A Day in the Life of a Wageningen University Student
June 5, 2014
Saving resources and improving the environment via dairy farming has been a common theme throughout Holland, where research plays a huge role in how education has grown. Ideas implemented in the dairy sector will eventually spread throughout agriculture. Environmental issues have been a topic brought up frequently in industry and the classroom in the United States where farmers are looking for better ways to reduce their carbon footprint and provide a better future.
Today, our group visited Wageningen University, one of the top research facilities for studying the environmental impact of livestock. We had the opportunity to listen to graduate students talk about their research and overall viewpoints on their subjects. The first graduate student, Corina Van Middelar gave a presentation about reducing greenhouse gas emissions via changing diets. Expanding off of Corina's presentation, Professor Jan Dijkstra looked into trade-off approaches to reducing the nitrogen excretions from dairy cattle. While nitrogen excretions from farms have decreased over the years, there is always room for improvement. In the Netherlands and the U.S., manure excretions and greenhouse gas emissions are of high importance, so finding an equal balance between these two problems will be crucial in future years. Britt de Klerk then veered from the environmental trail to speak about the health of cattle and how breeding for healthier cows could be part of the dairy farming future. She wanted cows that would need fewer antibiotics and would stay in the herd longer by breeding for longevity and health traits. Currently, in the Netherlands and America, we breed for higher production.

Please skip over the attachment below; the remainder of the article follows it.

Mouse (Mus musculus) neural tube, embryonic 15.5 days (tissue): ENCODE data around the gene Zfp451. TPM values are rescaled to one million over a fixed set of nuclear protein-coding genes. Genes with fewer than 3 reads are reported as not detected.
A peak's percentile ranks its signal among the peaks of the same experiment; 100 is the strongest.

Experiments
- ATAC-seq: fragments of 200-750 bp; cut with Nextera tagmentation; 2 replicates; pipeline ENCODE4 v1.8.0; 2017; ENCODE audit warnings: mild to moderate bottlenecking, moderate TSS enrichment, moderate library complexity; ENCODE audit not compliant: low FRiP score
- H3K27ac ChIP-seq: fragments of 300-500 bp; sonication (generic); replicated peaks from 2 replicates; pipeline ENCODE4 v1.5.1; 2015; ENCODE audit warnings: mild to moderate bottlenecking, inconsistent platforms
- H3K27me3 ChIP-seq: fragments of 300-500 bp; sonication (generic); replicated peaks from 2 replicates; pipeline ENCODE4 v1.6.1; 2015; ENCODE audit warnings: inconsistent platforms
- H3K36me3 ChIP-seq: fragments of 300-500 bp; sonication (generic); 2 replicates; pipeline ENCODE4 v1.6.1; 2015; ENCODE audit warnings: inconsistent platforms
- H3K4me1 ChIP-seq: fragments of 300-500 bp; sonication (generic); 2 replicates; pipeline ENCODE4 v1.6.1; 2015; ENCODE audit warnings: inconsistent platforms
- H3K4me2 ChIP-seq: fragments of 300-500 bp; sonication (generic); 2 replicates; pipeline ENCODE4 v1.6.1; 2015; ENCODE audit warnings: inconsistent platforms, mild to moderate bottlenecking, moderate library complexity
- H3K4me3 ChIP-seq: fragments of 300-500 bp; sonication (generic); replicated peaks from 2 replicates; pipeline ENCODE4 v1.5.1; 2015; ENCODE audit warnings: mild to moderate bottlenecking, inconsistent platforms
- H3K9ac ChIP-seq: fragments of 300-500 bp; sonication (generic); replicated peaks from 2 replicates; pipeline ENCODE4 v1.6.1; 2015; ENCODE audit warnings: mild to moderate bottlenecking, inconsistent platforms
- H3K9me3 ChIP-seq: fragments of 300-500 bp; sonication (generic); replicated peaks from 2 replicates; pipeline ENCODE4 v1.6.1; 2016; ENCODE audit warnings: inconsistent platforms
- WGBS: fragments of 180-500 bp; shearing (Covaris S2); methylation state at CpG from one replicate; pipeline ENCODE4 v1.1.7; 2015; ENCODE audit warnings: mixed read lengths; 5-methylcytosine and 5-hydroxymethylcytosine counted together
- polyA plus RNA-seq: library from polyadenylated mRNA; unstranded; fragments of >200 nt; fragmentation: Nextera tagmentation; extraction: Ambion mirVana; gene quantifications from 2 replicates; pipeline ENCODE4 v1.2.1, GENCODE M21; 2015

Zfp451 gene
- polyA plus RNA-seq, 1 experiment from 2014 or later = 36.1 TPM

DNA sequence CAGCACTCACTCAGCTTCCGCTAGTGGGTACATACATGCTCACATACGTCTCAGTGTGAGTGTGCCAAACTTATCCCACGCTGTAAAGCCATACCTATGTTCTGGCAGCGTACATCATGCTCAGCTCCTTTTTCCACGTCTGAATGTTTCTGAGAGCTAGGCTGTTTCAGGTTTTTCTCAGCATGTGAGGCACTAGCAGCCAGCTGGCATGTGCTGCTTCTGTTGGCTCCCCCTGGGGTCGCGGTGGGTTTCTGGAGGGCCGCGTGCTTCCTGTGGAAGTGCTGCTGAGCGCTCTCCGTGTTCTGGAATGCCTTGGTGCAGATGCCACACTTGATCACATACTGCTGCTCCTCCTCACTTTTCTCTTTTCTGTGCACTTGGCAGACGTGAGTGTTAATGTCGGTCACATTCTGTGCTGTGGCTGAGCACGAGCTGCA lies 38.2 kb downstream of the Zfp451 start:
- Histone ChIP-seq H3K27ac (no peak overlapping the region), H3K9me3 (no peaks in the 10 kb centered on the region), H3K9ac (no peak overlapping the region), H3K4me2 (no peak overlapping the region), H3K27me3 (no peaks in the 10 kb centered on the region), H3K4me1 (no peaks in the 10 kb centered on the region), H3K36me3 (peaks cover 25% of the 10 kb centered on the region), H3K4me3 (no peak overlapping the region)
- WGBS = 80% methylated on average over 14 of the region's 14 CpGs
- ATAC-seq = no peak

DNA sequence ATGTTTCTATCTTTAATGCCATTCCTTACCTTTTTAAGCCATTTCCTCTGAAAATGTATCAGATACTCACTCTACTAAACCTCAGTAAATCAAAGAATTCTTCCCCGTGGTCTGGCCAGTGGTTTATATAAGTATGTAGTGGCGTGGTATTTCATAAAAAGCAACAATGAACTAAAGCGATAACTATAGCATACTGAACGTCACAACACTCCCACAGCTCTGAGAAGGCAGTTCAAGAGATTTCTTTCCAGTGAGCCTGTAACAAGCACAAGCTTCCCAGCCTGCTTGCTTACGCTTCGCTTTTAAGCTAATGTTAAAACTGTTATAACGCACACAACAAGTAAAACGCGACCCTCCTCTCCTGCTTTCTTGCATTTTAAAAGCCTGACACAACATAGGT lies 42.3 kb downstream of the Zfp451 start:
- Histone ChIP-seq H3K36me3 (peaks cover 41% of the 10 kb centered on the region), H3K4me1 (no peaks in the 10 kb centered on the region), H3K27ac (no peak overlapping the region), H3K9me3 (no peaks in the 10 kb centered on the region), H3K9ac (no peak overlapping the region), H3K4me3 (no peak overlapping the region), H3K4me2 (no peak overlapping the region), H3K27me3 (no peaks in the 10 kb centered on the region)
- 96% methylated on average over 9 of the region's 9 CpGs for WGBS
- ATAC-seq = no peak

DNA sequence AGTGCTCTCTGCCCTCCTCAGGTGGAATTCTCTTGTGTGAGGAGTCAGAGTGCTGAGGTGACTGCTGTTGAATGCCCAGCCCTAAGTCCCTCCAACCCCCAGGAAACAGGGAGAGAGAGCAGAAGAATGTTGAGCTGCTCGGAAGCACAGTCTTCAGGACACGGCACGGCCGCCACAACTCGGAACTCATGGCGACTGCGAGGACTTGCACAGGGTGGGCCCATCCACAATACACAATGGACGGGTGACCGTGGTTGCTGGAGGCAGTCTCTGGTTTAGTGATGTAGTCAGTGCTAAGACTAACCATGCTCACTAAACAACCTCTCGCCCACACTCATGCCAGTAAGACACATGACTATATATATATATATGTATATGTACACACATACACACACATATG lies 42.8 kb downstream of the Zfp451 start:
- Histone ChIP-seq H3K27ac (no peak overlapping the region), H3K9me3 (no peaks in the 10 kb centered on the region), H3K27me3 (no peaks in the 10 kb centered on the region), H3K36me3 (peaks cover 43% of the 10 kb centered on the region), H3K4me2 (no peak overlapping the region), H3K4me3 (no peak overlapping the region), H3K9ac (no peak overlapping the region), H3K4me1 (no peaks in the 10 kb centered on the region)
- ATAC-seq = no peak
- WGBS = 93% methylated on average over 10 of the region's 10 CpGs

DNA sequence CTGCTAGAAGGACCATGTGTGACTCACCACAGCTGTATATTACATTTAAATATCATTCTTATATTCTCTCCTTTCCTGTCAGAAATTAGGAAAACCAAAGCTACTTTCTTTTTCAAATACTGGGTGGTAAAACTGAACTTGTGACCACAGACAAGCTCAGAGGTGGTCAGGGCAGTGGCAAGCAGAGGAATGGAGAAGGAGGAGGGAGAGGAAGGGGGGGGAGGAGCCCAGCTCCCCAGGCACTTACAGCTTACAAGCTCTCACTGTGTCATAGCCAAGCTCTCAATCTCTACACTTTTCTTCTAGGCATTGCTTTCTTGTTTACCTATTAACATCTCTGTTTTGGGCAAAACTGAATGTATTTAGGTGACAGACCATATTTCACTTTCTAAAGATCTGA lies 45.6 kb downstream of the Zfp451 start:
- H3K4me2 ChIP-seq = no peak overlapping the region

Our group then had the opportunity to tour the research facilities of Wageningen University, where we viewed animal gas collecting chambers that can measure the exact amount of gas production by an animal on a certain diet. This facility is a useful tool for environmental research of greenhouse emissions and is one of the best in the whole world. Though Michigan State University has similar equipment, they are not as advanced as those of WU. From there, we toured the fish-raising facility where oxygen consumption and carbon dioxide emissions are measured and analyzed from groups of fish. Systems had been put in place where the water from the fish tank was pumped out and filtered for the feces then returned to the tank as clean water. This organic matter is a huge byproduct of fish raising that can be used to fertilize certain plants at the UniFarm Greenhouse.
Later, the whole group had a chance to meet the students and interact with them and learn about their degree programs and areas of study. After a day at WU and seeing the many opportunities there, students in our study abroad group have been able to open their eyes to the possibility of pursuing further education in another country. This trip has definitely widened our horizons and now we feel that anything is possible.